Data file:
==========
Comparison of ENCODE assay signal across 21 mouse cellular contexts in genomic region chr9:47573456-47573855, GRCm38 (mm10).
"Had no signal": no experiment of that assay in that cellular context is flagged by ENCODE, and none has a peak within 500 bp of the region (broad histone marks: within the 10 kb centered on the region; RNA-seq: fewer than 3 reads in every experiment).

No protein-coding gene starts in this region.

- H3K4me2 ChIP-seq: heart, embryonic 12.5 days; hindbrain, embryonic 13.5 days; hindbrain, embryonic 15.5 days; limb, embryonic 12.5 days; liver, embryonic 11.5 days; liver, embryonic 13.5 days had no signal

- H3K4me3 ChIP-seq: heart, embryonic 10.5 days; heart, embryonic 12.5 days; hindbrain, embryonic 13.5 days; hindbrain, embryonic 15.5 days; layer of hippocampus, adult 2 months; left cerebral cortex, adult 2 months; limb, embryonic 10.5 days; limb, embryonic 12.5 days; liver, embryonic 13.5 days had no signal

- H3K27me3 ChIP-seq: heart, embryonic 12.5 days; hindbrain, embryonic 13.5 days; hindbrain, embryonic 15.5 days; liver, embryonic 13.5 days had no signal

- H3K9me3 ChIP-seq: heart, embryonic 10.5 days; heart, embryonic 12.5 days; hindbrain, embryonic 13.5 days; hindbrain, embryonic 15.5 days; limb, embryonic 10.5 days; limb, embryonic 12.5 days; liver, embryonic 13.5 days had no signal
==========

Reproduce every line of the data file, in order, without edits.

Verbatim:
Comparison of ENCODE assay signal across 21 mouse cellular contexts in genomic region chr9:47573456-47573855, GRCm38 (mm10).
"Had no signal": no experiment of that assay in that cellular context is flagged by ENCODE, and none has a peak within 500 bp of the region (broad histone marks: within the 10 kb centered on the region; RNA-seq: fewer than 3 reads in every experiment).

No protein-coding gene starts in this region.

- H3K4me2 ChIP-seq: heart, embryonic 12.5 days; hindbrain, embryonic 13.5 days; hindbrain, embryonic 15.5 days; limb, embryonic 12.5 days; liver, embryonic 11.5 days; liver, embryonic 13.5 days had no signal

- H3K4me3 ChIP-seq: heart, embryonic 10.5 days; heart, embryonic 12.5 days; hindbrain, embryonic 13.5 days; hindbrain, embryonic 15.5 days; layer of hippocampus, adult 2 months; left cerebral cortex, adult 2 months; limb, embryonic 10.5 days; limb, embryonic 12.5 days; liver, embryonic 13.5 days had no signal

- H3K27me3 ChIP-seq: heart, embryonic 12.5 days; hindbrain, embryonic 13.5 days; hindbrain, embryonic 15.5 days; liver, embryonic 13.5 days had no signal

- H3K9me3 ChIP-seq: heart, embryonic 10.5 days; heart, embryonic 12.5 days; hindbrain, embryonic 13.5 days; hindbrain, embryonic 15.5 days; limb, embryonic 10.5 days; limb, embryonic 12.5 days; liver, embryonic 13.5 days had no signal